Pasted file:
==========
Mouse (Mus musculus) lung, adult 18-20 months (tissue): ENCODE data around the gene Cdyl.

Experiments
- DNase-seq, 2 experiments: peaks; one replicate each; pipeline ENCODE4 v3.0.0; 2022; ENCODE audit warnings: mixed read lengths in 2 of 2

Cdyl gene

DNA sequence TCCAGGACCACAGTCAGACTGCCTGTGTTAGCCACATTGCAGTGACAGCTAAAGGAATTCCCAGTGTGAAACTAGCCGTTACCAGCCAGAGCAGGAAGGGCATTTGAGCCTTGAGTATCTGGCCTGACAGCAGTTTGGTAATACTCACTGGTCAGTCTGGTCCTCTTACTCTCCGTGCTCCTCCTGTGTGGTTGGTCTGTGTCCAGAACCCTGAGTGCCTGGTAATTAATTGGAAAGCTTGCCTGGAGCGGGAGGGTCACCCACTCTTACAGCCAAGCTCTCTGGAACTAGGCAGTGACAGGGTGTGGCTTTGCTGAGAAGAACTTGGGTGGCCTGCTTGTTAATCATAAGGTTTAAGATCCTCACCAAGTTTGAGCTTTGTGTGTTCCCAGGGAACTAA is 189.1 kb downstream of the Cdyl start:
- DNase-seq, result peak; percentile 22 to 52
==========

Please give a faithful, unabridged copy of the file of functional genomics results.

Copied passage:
Mouse (Mus musculus) lung, adult 18-20 months (tissue): ENCODE data around the gene Cdyl.

Experiments
- DNase-seq, 2 experiments: peaks; one replicate each; pipeline ENCODE4 v3.0.0; 2022; ENCODE audit warnings: mixed read lengths in 2 of 2

Cdyl gene

DNA sequence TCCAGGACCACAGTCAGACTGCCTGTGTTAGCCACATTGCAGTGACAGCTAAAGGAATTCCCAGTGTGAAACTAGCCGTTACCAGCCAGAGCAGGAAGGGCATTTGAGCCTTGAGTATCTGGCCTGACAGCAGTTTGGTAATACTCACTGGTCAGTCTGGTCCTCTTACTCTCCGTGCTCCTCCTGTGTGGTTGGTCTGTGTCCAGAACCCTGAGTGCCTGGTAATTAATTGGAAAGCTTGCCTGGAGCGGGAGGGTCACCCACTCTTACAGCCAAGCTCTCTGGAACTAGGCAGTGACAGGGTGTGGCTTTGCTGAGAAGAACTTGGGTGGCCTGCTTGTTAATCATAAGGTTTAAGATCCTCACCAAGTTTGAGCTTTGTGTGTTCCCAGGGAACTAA is 189.1 kb downstream of the Cdyl start:
- DNase-seq, result peak; percentile 22 to 52